So today, ask yourself — if you had a bizarro-self out there in the world, what would others think of that person? Is he/she good, or bad? Perhaps somewhere in-between? If this were a real thing, perhaps our decisions would be made a bit more carefully, and we would take softer tones toward others. Or perhaps we should just all consider and realize that — even without an opposite — the decisions we made DO affect others, whether we like it or not, and act accordingly.

Have a great day!

Shake It Up

Yesterday I happened to cross paths with someone who carries a relatively important level of importance in our community¬†for some folks.¬†Extending a friendly greeting to this person, I reached out to shake his hand. ¬†What I got was… a dead fish.

This is honestly a huge pet peeve of mine! To me, how a person shakes hands says a LOT about their confidence and conviction. A weak, limp, soft handshake says “I’m not confident in myself”. For men, especially, it signals to me that you are weak — ¬†that you are not a person whom I can trust. I can’t say with certainty that is TRUE, but it’s the impression that matters. And if we’re shaking on a deal or a bet, it says “I may not stand behind this”. It feels ‘untrustworthy’. ¬†This said (and not to sound¬†‘sexist’) but women can get by with this a little more, as it goes back to a time when women in police society offered their hand for a ‘hand-kiss’. But a firm handshake from a woman also indicates that she is¬†self-sufficient. There is nothing wrong with a firm handshake from a woman, and it’s preferred if we are doing business.

There are ways to shake hands, and ways not to. If you meet someone and suspect you are about to shake hands, there are a few things you should do.¬†The obvious is to make sure your hand is free — don’t try to shake hands with something in it! Also, no fist bumps! You should only ‘fist bump’ someone who is already a good acquaintance/friend (and please don’t ‘blow it up’ unless it’s a kid). If your palms feel sweaty, PLEASE wipe your hands on your pants or stick them in your pocket for a moment to dry it off. And when you approach the other person, extend your arm and hand and look them in the eyes. Take a firm hold of their hand, and shake lightly, but strongly. ¬†You shake with your whole forearm, NOT just your wrist. ¬†A couple of shakes is all it takes… don’t linger and make it awkward.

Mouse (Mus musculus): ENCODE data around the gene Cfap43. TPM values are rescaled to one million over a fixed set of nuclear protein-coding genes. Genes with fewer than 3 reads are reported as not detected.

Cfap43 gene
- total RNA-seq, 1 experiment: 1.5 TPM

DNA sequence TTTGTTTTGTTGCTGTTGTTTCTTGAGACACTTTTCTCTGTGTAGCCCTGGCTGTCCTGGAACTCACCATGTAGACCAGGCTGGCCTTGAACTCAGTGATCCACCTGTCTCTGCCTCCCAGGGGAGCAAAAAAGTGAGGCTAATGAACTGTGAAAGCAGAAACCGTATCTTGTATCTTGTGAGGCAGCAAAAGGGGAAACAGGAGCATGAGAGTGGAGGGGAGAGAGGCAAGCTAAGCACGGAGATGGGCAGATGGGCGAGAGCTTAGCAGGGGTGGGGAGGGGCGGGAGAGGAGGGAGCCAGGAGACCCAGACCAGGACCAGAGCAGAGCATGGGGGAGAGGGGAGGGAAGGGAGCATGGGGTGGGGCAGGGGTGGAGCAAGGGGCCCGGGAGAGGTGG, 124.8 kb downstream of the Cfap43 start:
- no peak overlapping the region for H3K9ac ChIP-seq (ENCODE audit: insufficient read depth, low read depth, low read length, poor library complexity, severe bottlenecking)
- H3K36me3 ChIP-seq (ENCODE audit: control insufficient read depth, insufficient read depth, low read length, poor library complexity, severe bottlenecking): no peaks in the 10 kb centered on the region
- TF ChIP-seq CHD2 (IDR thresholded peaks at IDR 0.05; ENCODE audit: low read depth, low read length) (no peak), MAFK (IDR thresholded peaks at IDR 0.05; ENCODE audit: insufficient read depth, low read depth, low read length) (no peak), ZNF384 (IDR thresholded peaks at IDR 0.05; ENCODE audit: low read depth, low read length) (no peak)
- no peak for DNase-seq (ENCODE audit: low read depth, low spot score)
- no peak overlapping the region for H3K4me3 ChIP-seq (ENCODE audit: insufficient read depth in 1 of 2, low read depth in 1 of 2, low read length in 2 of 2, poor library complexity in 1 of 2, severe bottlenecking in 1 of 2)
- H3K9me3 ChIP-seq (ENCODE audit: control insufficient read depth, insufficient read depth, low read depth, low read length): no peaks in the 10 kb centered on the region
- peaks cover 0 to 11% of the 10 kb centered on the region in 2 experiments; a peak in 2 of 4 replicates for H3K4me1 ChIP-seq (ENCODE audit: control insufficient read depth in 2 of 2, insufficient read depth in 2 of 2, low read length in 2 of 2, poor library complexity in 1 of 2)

As noted, there are also ways NOT to shake hands. PLEASE avoid the aforementioned limp, wet, or ‘dead fish’ handshake! Conversely, don’t grab my hand and squeeze the blood to the other side of my body to show how manly or strong you are. I get it bro – you lift! Besides, I’m not a drug store “grip test” machine. Please do not shake my whole arm off, either (old men are often guilty of this). And don’t come in for a “bro-shake/hug” unless we truly have a STRONG and LONG history together. And only grab my hand with both hands if we are very familiar and haven’t seen each other for some time.

Finally, there are times where it is OK to withhold a handshake. For example, if you’re sick or have just greased a car, just say so! In fact, admitting it’s not a good time to shake tells me you are honest. If you go wash (and dry) your hands, then come back for a shake. I’ll see you as someone who is sincere.

So throw the wet fish back in the pond and get with the program. How others¬†perceive you¬†can depend on how you shake hands with others. Isn’t it funny how something so simple can convey so much meaning?


Mr. Fix-It

Note: this article was originally posted on 7/31/2008, when my son was 4 years old. It came to mind last night while I was busy repairing a toy for my youngest daughter, who is also now four. Times have changed, but the theme remains the same. I have re-posted with a few edits. Enjoy…¬†

Yesterday my son brought home a little plastic magnifying glass that he had been “rewarded”¬†as part of a summer reading program at the library. He had his little heart set on a “bug cube” for weeks, but apparently changed his mind after his sister and another girl chose “grab bags”.¬†Of course, life has taught most of us not to gamble what you have in hand for that which you cannot see. I believe the folk saying is “a bird in the hand is worth two in the bush”. ¬†Having not yet learned this lesson, he traded his little cube for the promise of a grab bag.

Life lessons are funny things. Certainly¬†we’ve all had them over the years. But I never thought my heart would ache for a little¬†guy¬†who¬†chose a grab bag over a bug cube. You see, while my daughter’s bag was full of neat little bendy toys, my son’s¬†bag¬†contained a cheap plastic magnifying glass and a compass ring. And that’s all. What’s worse, while innocently playing “detective” at the store with his¬†magnifying glass,¬†the handle¬†broke.¬†He enjoyed his reward for all of a¬†few hours before insult added to injury. Thankfully, his sister chose to¬†give him¬†one of her bendy people. Now that’s love!

Daddy, please fix my toy!
One of my favorite “fix it” requests. This one from my oldest daughter, Grace (around the 1st-grade time-frame)

It’s an old clich√© that many dads fix everything with duct tape. Unfortunately, I’m not that talented. It sticks to itself. It sticks to me.